Willa Cather taught high school from 1901 to 1906. Her first position was at Central High School in Pittsburgh; two years later she transferred to Allegheny High School. Her students remembered her as a stimulating teacher, and one, Phyllis Martin Hutchinson, wrote: "She knew that the only way to learn to write was to write, and she set us to writing themes, one every class day, usually in the first ten or fifteen minutes of the period" ("Reminiscences of Willa Cather as a Teacher," Bulletin of the New York Public Library, June 1956). During the summer vacations, at Christmastime, during the spring, and even after graduation, Cather entertained her students at tea in the McClung home. She was said to be interested always in what they were doing and if they liked it. One of her more famous students, Norman Foerster, the critic and teacher, said, "Her teaching seemed natural and human, but without contagious sparks." (Quoted in E. K. Brown, Willa Cather: A Critical Biography, p. 72).
After S. S. McClure came to Pittsburgh to recruit Cather for his magazine she decided to leave teaching. At the end of the school year she wrote an open letter to her homeroom class that was printed in the Allegheny High School newspaper at the beginning of the next term. The letter was reprinted in Chrysalis: Willa Cather in Pittsburgh, 1896-1906, by Kathleen D. Byrne and Richard C. Snyder (Pittsburgh: Historical Society of Western Pennsylvania, 1980).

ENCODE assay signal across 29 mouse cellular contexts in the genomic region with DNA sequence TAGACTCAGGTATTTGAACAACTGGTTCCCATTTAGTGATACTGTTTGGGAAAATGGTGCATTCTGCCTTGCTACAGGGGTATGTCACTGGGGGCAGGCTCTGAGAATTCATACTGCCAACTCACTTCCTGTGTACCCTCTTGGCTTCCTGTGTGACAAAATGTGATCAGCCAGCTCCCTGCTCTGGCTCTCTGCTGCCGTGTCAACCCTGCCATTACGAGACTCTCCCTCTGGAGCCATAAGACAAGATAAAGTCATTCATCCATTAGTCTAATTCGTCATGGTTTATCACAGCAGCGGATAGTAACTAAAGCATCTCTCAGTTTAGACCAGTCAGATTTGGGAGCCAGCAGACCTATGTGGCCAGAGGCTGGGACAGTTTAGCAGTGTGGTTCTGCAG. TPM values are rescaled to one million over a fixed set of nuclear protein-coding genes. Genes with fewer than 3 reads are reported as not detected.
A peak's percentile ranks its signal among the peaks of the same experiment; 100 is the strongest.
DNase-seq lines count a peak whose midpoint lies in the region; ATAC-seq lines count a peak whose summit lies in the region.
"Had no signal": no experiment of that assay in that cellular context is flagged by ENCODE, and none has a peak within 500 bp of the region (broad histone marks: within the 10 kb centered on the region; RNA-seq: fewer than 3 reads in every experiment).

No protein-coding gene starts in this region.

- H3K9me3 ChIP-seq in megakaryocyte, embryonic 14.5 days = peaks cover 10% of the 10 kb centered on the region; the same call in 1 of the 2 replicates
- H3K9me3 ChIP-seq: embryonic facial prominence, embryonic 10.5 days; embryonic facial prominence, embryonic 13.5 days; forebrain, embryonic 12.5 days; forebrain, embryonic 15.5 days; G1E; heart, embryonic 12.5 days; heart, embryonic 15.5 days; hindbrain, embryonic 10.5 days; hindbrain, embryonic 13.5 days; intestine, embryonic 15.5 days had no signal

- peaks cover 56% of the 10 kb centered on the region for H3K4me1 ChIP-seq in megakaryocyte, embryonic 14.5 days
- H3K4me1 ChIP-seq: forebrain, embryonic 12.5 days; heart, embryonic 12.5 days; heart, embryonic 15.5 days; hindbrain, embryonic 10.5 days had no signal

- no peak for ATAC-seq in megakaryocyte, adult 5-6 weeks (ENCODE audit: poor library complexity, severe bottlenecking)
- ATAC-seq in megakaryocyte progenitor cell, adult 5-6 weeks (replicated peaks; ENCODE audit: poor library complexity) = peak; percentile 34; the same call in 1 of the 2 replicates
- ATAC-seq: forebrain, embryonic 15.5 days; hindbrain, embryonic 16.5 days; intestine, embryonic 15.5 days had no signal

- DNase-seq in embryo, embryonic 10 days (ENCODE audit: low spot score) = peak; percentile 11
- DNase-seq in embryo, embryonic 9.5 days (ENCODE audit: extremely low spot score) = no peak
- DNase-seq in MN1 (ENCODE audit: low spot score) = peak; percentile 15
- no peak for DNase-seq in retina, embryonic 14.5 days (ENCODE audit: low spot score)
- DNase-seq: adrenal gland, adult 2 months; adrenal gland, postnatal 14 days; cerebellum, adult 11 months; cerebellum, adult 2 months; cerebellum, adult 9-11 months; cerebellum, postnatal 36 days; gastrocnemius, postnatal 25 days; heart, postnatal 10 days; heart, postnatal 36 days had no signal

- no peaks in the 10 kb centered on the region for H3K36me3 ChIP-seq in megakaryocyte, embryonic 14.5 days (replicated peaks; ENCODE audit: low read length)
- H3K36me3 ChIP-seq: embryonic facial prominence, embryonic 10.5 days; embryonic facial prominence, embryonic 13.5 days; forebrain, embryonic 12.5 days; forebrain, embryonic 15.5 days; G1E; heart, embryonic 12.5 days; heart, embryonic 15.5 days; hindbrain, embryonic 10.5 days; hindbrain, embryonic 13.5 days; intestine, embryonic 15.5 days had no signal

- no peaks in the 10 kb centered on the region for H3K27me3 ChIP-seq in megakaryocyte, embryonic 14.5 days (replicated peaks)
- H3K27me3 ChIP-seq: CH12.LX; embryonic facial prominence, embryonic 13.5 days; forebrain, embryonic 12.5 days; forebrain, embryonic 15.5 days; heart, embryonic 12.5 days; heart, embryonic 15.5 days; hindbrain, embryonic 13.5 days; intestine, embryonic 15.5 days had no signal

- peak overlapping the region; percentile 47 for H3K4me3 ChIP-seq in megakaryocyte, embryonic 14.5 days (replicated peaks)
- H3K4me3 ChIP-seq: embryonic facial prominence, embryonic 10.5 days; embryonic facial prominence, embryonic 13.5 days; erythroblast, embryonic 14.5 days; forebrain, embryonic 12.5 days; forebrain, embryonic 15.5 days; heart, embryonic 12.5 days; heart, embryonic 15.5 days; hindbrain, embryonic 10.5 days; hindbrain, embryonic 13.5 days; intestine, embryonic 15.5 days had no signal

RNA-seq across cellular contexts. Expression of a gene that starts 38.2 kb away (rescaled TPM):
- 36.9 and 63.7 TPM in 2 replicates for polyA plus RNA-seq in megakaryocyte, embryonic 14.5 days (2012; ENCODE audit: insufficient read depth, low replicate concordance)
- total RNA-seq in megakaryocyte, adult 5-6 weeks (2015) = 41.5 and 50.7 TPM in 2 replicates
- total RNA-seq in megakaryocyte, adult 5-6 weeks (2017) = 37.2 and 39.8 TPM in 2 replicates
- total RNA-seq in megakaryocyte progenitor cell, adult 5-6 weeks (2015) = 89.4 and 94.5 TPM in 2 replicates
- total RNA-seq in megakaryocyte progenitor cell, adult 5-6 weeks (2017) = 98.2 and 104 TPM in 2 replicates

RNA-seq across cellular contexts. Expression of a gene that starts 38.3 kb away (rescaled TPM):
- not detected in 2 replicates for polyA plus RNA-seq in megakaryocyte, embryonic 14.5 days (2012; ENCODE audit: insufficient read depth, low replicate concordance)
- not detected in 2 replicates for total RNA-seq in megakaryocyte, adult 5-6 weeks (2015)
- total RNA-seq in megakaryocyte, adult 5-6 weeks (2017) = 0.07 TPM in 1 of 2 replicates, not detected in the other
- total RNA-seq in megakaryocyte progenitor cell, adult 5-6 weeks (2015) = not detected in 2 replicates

Dear Boys and Girls:
Now that I find that I shall not return to the High School next fall, I have a word to say to you. A number of my pupils in various classes, and especially in my Reporting Class, asked me, when I came away, whether I should be with you next year. At that time I fully expected to be. The changes in my plans which will prevent my doing so have been sudden and unforeseen. I should hate to have you think that I had not answered you squarely when you were good enough to ask whether I should return, or to have you think that I put you off with an excuse.
I had made many plans for your Senior work next year and had hoped that we should enjoy that work together. I must now leave you to enjoy it alone. One always has to choose between good things it seems. So I turn to a work I love with very real regret that I must leave behind, for the time at least, a work I had come to love almost as well. But I much more regret having to take leave of so many students whom I feel are good friends of mine. As long as I stay in New York, I shall always be glad to see any of my students when they come to the city.
I wish you every success in your coming examinations and in your senior work next year.
Willa CatherWah Hoo, September 1906.